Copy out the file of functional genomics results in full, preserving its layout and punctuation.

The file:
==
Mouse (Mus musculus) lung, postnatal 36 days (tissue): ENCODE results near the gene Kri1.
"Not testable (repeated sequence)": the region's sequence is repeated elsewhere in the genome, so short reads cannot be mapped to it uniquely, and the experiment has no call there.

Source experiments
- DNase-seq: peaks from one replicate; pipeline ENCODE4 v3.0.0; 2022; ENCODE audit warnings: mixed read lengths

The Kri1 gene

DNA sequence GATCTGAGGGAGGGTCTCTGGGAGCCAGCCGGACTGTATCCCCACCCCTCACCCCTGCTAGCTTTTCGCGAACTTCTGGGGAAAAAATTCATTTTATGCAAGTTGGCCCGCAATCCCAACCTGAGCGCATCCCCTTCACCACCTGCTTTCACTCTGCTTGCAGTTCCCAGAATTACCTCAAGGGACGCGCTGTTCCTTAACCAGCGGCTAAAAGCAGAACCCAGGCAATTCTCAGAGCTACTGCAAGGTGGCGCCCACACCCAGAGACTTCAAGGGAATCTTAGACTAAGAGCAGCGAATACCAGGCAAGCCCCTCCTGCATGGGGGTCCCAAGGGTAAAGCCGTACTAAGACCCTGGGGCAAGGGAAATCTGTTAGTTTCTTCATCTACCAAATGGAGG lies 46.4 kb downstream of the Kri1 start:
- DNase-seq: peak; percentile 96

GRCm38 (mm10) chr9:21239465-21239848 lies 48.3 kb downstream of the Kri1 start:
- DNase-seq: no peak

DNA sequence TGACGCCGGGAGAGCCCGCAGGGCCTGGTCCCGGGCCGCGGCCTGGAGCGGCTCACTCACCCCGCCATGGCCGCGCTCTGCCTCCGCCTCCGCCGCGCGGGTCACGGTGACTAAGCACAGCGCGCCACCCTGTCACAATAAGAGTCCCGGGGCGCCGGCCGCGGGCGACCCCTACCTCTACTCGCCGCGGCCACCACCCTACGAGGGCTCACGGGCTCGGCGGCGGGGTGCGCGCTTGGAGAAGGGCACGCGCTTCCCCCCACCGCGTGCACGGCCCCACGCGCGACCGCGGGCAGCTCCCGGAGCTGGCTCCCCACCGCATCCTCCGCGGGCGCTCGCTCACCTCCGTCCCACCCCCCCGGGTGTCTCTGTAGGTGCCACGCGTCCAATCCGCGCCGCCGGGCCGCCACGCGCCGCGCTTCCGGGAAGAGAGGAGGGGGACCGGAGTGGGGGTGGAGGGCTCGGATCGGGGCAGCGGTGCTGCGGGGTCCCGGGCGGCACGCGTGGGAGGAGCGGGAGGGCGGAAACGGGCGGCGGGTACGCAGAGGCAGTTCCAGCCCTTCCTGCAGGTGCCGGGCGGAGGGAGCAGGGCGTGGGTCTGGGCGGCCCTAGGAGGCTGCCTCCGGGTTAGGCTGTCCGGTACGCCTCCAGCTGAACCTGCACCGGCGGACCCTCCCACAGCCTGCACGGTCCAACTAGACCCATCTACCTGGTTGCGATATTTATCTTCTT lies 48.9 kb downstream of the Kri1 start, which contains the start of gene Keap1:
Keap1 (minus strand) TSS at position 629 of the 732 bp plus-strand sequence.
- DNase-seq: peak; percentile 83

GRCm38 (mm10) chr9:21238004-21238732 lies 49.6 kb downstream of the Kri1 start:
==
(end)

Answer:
Mouse (Mus musculus) lung, postnatal 36 days (tissue): ENCODE results near the gene Kri1.
"Not testable (repeated sequence)": the region's sequence is repeated elsewhere in the genome, so short reads cannot be mapped to it uniquely, and the experiment has no call there.

Source experiments
- DNase-seq: peaks from one replicate; pipeline ENCODE4 v3.0.0; 2022; ENCODE audit warnings: mixed read lengths

The Kri1 gene

DNA sequence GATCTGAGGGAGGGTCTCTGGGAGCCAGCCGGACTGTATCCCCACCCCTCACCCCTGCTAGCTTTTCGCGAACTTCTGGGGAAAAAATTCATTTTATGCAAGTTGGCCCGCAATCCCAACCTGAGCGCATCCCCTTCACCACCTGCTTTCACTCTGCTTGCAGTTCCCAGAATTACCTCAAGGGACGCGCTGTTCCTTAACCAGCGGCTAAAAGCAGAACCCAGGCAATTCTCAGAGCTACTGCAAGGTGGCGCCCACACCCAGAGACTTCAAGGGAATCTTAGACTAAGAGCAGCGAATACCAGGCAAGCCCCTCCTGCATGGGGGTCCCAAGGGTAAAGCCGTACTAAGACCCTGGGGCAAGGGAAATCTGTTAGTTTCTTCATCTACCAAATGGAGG lies 46.4 kb downstream of the Kri1 start:
- DNase-seq: peak; percentile 96

GRCm38 (mm10) chr9:21239465-21239848 lies 48.3 kb downstream of the Kri1 start:
- DNase-seq: no peak

DNA sequence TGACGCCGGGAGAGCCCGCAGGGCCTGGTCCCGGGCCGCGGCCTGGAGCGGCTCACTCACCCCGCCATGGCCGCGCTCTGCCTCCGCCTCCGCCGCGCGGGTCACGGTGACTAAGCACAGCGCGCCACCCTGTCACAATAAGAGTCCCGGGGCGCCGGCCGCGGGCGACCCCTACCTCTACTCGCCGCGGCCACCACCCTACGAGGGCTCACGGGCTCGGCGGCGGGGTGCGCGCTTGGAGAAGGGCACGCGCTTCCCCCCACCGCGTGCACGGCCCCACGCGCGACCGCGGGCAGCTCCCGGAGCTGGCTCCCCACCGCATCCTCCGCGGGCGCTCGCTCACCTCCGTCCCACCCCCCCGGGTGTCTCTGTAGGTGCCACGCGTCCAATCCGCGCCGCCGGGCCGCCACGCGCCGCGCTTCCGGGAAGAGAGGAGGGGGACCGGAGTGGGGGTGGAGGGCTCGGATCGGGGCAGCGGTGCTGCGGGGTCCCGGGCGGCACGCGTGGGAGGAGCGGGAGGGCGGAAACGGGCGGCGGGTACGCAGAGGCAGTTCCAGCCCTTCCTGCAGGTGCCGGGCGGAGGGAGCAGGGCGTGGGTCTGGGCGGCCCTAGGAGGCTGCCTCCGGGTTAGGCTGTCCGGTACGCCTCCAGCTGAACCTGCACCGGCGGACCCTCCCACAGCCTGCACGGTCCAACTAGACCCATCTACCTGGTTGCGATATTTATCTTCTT lies 48.9 kb downstream of the Kri1 start, which contains the start of gene Keap1:
Keap1 (minus strand) TSS at position 629 of the 732 bp plus-strand sequence.
- DNase-seq: peak; percentile 83

GRCm38 (mm10) chr9:21238004-21238732 lies 49.6 kb downstream of the Kri1 start: